I. Former eBay employee gets 18 months in prison for ‘abominable’ cyberstalking campaign (7/27/21)
By Nate Raymond
Former eBay employee gets 18 months in prison for ‘abominable’ cyberstalking campaign
Former California police captain to be sentenced in eBay cyberstalking case
[1/4] Former police captain who went on to work for eBay Inc Philip Cooke arrives at court for sentencing in his cyberstalking case in Boston, Massachusetts, U.S., July 27, 2021. REUTERS/Nicholas Pfosi
BOSTON, July 27 (Reuters) – A former supervisor for security operations at eBay Inc (EBAY.O) was sentenced on Tuesday to 18 months in prison for his role in a cyberstalking campaign that targeted a Massachusetts couple whose online newsletter was viewed as critical of the e-commerce company.
Federal prosecutors in Boston said Philip Cooke, a retired police captain in Santa Clara, California, and other employees participated in a scheme to harass the couple through Twitter and by sending them disturbing packages, including live cockroaches.
U.S. District Judge Allison Burroughs called the employees’ actions “really abominable” as she sentenced Cooke, who must also serve a year of home detention and pay a $15,000 fine.
“It’s almost unfathomable to me,” Burroughs said. “I’m not sure if I saw it on television I would find it believable.”
Both of the victims, David and Ina Steiner, spoke in court, describing to the judge a bizarre, nightmarish ordeal that left them afraid to leave their home in Natick, Massachusetts, and concerned for their safety.
“We were terrified,” Ina Steiner said.
Cooke, a former supervisor of security operations at eBay’s European and Asian offices, was the first of seven former eBay workers who have been charged in the case to be sentenced. Four others have also pleaded guilty.
Prosecutors said Cooke participated in an August 2019 planning meeting in which eBay employees discussed targeting the couple with threatening messages; unwanted deliveries like a bloody Halloween pig mask; and covert surveillance.
They did so after two top executives, including former Chief Executive Devin Wenig, expressed frustration with the newsletter, EcommerceBytes, according to prosecutors and a lawsuit the couple filed.
Prosecutors said Wenig texted the other executive after the newsletter’s editor published an article about eBay, saying it was time to “take her down.” Wenig was never charged and has denied knowing about the scheme.
Cooke, in court, said he should have sought to prevent what became “horrific behavior to please the boss.”
“It’s crystal clear this was all wrong from start to finish,” he said.
II. Former eBay executive to plead guilty to cyberstalking campaign targeting couple (4/19/22)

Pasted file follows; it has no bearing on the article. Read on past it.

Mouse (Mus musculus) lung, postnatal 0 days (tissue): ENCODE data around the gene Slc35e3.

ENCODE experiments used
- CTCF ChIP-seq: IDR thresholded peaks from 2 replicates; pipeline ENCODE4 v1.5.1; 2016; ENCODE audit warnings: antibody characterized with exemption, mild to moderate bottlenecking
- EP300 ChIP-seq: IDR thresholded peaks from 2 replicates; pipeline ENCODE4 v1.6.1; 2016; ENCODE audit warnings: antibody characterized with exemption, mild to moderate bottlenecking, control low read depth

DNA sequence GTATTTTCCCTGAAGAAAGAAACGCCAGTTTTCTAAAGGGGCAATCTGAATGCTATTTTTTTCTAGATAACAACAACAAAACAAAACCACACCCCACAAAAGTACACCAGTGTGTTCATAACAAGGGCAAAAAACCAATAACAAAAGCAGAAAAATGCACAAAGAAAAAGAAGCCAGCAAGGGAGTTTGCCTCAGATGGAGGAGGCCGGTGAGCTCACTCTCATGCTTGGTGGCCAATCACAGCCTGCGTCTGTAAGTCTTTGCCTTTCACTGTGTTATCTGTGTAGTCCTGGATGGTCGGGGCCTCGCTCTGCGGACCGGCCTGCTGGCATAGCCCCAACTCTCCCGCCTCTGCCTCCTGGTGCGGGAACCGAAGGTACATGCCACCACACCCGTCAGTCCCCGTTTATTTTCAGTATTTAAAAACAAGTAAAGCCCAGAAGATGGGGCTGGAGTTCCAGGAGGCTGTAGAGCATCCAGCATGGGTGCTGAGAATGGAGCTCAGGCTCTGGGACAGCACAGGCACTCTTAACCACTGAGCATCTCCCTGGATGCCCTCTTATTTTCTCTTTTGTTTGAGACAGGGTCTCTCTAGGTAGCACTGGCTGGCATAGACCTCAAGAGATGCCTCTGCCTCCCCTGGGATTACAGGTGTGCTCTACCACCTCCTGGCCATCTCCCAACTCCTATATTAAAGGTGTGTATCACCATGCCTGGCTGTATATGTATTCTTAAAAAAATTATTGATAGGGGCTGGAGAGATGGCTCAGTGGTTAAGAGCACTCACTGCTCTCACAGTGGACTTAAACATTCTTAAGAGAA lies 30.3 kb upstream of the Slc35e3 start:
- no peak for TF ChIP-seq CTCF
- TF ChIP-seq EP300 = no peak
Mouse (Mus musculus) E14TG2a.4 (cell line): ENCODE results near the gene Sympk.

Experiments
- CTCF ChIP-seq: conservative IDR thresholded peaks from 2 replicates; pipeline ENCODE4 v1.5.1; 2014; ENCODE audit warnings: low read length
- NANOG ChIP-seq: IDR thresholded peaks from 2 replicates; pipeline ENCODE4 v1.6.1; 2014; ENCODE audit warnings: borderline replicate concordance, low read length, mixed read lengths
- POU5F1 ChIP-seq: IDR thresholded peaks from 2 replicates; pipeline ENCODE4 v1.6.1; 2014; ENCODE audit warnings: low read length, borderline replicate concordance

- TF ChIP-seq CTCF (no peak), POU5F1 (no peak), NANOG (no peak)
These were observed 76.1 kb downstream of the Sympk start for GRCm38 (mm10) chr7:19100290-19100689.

By Nate Raymond
Former eBay executive to plead guilty to cyberstalking campaign targeting couple
The eBay app is seen on a smartphone in this illustration taken
An eBay sign is seen at an office building in San Jose, California
[1/2] The eBay app is seen on a smartphone in this illustration taken, July 13, 2021. REUTERS/Dado Ruvic/Illustration
BOSTON, April 19 (Reuters) – A former eBay Inc (EBAY.O) security executive intends to plead guilty to federal charges that he planned a cyberstalking campaign that targeted a Massachusetts couple whose online newsletter was seen as critical of the e-commerce company.
James Baugh, eBay’s former senior director of safety and security, had been awaiting trial in Boston with another ex-executive accused of helping harass the couple through Twitter and with disturbing deliveries like a bloody Halloween pig mask and live cockroaches.
At the request of Baugh’s lawyers, a federal judge on Tuesday scheduled a hearing for him to instead plead guilty on April 25. A May 31 trial remains scheduled for his co-defendant, David Harville, eBay’s former director of global resiliency.
William Fick, a lawyer for Baugh, declined to comment.
Baugh is one of seven former eBay workers who were charged in 2020 with harassing the married couple in Natick, Massachusetts, behind the newsletter EcommerceBytes.
They did so after two top executives, including former Chief Executive Officer Devin Wenig, expressed frustration with the newsletter, according to prosecutors and a lawsuit the couple, David and Ina Steiner, filed against eBay.
Prosecutors said the Steiners in August 2019 began receiving anonymous, harassing private messages on Twitter and disturbing deliveries to their home that also included fly larvae, spiders and a funeral wreath.
Prosecutors said Baugh planned the threatening messages and deliveries with employees and contractors who reported to him and traveled with some to Massachusetts to surveil the couple.
After learning that Natick police were investigating, Baugh and others deleted messages from their social media accounts, and he lied to eBay investigators by denying that its employees were involved, prosecutors said.
Five other former eBay workers have pleaded guilty. Wenig was not charged and has denied knowing about the scheme. eBay has said it is in settlement talks with the couple.